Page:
Iran: While the population of Iran has grown since 1979 from 38 to 72 million, the Christian population has declined from 100,000 to 15,000. Christians have fled because they were constantly harassed by the government and falsely accused of being pro-Western. Because renouncing Islam is a crime of apostasy, there have been numerous arrests in Christian communities. In 2009, for instance, two women converts were arrested and charged with “acting against the security of the state” for distributing Bibles in their church. Thanks to international pressure they were released after eight months in jail, and allowed to leave the country. In January, about seventy Christians were arrested for attending services in “house churches.” In a November 2010 letter to President Ahmadinejad, Pope Benedict asked why Christian minorities live as dhimmis, second-class citizens.

Iraq: Since 2000, over 77 percent of Iraq’s 700,000 Christians have fled. In February 2008, the Catholic Archbishop of one of the world’s oldest Christian communities, Mosul (known in scripture as Nineveh), Paulos Faraj Rahho, was kidnapped and died in captivity two weeks later. His successor, Archbishop Amil Nona, believes that his diocese has suffered “some of the worst persecution to befall the Church in a generation.” On October 31, 2010, 58 people died and 70 were injured when an organization linked to al Qaeda attacked Baghdad’s Our Lady of Deliverance Syrian Catholic Cathedral during Sunday Mass. Among the dead were two young priests. Archbishop Louis Sako commented: “For us Christians of Iraq, martyrdom is the charism of our Church . . . .We are aware that bearing witness to Christ can mean martyrdom.”

Pakistan: Although the constitution of Pakistan states it is a secular country, violating blasphemy laws can be punishable by death. The Catholic Church’s Commission of Justice and Peace reported that since 1986 approximately 993 people have been charged with slandering Mohammed or desecrating the Qur’an. On March 2, 2011, the only Pakistani Christian cabinet member, Shahbaz Bhatti, was assassinated because he campaigned to reform the blasphemy laws. At his requiem in the Roman Catholic parish of Our Lady of Fatima, only one cabinet member had the courage to attend, Prime Minister Raza Gilani. Imagine if a U.S. cabinet member were murdered and only the president appeared at the funeral.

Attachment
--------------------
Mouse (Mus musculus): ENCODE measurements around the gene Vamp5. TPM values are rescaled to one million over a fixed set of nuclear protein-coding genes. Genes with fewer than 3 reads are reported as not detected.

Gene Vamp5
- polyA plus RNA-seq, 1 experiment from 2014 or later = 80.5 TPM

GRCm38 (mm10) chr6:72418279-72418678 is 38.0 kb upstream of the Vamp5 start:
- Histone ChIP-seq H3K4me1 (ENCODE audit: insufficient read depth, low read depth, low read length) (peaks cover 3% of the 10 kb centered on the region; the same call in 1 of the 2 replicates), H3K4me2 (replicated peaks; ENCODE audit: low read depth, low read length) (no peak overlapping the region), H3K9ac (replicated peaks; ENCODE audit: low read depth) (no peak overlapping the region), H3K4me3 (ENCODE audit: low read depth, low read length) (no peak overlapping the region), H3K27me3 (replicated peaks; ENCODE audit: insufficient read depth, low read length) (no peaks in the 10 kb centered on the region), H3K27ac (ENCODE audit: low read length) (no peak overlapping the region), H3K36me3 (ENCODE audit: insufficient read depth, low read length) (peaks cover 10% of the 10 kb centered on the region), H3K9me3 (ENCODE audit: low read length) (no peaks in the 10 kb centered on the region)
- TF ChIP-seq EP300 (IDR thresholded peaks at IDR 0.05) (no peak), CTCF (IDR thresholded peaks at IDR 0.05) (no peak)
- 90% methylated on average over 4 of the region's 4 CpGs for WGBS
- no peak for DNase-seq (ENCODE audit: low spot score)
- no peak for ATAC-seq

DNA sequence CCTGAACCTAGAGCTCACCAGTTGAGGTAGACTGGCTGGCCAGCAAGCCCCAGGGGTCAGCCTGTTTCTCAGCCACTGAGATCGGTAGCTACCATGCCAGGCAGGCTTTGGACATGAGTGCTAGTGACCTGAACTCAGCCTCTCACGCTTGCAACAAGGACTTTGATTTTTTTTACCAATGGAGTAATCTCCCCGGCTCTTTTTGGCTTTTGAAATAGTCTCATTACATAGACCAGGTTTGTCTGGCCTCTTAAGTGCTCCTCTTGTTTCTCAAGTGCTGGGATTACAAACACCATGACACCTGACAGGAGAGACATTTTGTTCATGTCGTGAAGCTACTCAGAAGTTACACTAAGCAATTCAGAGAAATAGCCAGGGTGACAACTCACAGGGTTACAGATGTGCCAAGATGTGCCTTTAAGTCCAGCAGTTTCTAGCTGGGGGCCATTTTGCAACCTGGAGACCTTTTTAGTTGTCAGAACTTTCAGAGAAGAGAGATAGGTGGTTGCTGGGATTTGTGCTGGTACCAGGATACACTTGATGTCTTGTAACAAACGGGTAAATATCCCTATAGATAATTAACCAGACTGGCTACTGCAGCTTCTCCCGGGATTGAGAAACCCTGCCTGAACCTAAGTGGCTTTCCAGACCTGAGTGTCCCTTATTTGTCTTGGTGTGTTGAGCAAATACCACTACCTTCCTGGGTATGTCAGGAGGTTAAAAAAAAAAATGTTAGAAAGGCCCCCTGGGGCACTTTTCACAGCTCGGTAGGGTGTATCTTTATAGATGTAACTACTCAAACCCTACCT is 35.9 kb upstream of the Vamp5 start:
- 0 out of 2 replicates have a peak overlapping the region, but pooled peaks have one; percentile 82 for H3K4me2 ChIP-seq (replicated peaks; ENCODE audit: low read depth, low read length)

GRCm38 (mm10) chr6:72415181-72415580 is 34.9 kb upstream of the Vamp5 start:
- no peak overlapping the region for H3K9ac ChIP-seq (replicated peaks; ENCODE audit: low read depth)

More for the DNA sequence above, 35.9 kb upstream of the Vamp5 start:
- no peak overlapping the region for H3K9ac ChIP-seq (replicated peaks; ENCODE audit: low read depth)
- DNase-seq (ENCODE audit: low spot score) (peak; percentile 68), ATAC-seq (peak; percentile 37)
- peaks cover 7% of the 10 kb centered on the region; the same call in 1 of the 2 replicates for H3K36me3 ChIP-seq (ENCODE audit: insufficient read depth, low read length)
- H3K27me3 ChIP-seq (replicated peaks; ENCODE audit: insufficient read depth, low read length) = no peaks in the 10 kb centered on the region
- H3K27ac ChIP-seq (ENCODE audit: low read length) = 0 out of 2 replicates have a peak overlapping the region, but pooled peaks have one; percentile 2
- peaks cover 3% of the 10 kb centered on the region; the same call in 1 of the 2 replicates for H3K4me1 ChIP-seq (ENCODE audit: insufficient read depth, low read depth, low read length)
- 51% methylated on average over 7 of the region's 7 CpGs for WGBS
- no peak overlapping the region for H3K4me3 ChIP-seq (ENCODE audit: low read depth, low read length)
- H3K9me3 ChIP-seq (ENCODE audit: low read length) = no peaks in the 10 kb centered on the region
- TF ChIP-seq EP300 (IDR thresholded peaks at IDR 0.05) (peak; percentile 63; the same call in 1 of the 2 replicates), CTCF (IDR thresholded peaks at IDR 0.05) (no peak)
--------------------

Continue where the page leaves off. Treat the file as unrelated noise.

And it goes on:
Saudi Arabia: Religious freedom is not protected under law and is severely restricted in practice. Public ceremonies or services by non-Islamic religions are banned. Saudi Arabia’s 1-million Christians are constantly harassed and police raid private religious gatherings and confiscate religious articles.

Yemen: There are only 8,000 Christians in this nation of 24 million. Yet in February, Yemen’s al Qaeda leader called on Muslims to wage jihad against them.

Despite all these crimes, there is hardly a peep from the Western powers. These victims would be completely forgotten if not for the Holy Father. In his January 1, 2011 World Peace Day message, he reminded the world that Middle East Christians “experience daily affronts and often live in fear because of their pursuit of truth, their faith in Christ Jesus and their heartfelt plea for respect for religious freedom. This situation is unacceptable since it represents an insult to God and to human dignity.”

George J. Marlin is an editor of The Quotable Fulton Sheen and the author of The American Catholic Voter.